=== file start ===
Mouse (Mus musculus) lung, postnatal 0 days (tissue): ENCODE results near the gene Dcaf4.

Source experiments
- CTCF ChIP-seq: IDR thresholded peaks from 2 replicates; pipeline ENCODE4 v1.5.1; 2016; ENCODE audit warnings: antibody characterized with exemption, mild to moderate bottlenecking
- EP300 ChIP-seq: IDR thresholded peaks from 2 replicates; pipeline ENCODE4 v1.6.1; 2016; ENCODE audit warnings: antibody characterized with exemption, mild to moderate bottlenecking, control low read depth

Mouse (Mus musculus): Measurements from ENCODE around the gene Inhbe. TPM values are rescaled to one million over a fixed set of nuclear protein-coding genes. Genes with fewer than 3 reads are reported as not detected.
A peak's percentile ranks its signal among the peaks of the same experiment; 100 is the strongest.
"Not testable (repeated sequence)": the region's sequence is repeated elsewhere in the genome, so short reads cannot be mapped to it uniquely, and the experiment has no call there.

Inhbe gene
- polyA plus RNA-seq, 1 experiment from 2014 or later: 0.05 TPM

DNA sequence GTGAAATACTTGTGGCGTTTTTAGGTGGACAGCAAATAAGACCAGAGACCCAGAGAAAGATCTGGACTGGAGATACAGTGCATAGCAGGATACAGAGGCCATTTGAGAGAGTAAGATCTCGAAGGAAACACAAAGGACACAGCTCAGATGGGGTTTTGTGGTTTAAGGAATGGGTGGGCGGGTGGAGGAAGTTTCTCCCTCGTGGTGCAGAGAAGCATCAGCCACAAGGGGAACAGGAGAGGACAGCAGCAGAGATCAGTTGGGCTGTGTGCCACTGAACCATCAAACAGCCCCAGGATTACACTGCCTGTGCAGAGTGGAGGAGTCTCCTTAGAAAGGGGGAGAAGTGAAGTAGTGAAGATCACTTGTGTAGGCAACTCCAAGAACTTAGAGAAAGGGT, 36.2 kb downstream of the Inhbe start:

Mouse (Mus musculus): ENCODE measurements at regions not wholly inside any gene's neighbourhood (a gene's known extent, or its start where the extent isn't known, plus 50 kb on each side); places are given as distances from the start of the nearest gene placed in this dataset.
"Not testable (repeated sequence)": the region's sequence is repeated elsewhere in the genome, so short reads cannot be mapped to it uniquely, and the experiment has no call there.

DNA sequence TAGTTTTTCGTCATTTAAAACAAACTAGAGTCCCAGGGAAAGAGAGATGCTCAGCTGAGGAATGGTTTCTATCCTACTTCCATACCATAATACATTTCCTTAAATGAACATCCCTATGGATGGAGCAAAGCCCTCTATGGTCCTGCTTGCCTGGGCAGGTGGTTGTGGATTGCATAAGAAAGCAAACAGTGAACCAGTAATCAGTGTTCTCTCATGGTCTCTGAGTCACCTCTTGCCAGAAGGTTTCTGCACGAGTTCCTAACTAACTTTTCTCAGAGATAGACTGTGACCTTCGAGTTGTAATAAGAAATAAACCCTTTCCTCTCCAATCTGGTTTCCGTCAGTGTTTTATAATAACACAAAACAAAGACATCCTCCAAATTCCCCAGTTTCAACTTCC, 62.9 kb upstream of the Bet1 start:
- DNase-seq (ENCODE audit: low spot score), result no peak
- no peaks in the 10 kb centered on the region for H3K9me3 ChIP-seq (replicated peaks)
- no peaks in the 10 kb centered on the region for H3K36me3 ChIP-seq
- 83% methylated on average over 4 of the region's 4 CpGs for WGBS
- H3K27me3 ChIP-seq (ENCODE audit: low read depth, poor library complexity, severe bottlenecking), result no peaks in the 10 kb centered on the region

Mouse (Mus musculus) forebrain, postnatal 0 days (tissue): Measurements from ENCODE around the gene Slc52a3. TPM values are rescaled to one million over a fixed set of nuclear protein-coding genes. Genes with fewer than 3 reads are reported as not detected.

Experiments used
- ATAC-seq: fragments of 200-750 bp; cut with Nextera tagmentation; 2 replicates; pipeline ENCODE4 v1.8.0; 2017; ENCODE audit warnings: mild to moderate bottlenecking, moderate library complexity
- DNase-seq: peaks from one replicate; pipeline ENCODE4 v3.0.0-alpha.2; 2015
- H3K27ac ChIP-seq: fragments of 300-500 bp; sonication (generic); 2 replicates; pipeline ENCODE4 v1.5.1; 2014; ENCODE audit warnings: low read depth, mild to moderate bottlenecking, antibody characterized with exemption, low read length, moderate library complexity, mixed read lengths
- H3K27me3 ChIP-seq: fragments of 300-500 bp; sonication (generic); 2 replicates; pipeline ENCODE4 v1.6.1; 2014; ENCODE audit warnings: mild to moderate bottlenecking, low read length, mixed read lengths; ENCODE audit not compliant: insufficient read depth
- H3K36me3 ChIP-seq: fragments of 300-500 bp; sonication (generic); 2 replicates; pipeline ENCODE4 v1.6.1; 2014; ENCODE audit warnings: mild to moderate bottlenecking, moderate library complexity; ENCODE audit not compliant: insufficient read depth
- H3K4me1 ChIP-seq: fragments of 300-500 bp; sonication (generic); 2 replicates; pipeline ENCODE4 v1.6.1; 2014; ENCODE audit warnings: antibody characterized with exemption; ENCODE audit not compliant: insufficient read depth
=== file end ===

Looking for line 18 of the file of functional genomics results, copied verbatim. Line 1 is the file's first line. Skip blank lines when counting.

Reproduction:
- H3K27me3 ChIP-seq (ENCODE audit: low read depth, poor library complexity, severe bottlenecking), result no peaks in the 10 kb centered on the region